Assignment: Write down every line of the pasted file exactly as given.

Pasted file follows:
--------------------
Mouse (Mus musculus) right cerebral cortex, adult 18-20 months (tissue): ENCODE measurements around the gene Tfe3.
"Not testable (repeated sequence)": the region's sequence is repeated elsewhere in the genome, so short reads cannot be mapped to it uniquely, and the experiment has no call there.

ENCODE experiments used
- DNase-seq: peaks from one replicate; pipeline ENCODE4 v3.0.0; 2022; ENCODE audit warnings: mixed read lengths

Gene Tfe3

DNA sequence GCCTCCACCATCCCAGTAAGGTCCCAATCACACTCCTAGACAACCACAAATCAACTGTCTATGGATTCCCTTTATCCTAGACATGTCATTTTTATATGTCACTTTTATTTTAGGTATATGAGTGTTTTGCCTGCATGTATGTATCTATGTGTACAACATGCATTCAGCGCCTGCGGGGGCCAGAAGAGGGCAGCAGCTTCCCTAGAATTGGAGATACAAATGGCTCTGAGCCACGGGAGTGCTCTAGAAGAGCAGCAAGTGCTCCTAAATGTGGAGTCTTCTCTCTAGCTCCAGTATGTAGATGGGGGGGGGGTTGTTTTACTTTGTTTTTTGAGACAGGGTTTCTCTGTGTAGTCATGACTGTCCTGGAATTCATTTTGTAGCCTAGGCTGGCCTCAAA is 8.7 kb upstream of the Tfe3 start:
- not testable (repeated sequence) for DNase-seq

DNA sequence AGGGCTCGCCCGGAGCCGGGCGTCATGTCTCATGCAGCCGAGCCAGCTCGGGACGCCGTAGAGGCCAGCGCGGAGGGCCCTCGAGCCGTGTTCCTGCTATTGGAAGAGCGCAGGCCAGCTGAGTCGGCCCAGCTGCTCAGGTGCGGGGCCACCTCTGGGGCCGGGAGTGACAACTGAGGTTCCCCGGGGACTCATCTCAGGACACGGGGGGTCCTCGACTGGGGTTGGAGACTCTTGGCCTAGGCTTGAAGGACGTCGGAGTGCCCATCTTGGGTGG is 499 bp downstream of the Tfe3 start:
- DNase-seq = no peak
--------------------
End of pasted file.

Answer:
Mouse (Mus musculus) right cerebral cortex, adult 18-20 months (tissue): ENCODE measurements around the gene Tfe3.
"Not testable (repeated sequence)": the region's sequence is repeated elsewhere in the genome, so short reads cannot be mapped to it uniquely, and the experiment has no call there.

ENCODE experiments used
- DNase-seq: peaks from one replicate; pipeline ENCODE4 v3.0.0; 2022; ENCODE audit warnings: mixed read lengths

Gene Tfe3

DNA sequence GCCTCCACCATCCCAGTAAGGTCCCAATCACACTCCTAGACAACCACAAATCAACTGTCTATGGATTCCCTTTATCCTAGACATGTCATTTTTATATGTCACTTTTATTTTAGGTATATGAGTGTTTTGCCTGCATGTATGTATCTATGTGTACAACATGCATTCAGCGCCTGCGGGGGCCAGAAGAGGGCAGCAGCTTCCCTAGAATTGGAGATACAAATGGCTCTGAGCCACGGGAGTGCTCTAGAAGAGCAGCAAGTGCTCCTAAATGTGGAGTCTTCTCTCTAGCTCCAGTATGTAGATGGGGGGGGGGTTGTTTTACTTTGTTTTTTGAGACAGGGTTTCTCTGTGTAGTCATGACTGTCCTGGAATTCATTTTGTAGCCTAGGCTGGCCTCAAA is 8.7 kb upstream of the Tfe3 start:
- not testable (repeated sequence) for DNase-seq

DNA sequence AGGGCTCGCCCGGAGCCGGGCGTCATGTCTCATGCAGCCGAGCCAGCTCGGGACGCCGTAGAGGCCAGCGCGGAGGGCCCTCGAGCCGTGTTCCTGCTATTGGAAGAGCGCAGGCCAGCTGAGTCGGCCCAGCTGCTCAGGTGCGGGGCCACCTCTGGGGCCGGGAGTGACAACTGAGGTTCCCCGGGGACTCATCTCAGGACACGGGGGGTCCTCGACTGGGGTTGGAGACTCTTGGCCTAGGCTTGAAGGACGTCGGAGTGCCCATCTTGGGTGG is 499 bp downstream of the Tfe3 start:
- DNase-seq = no peak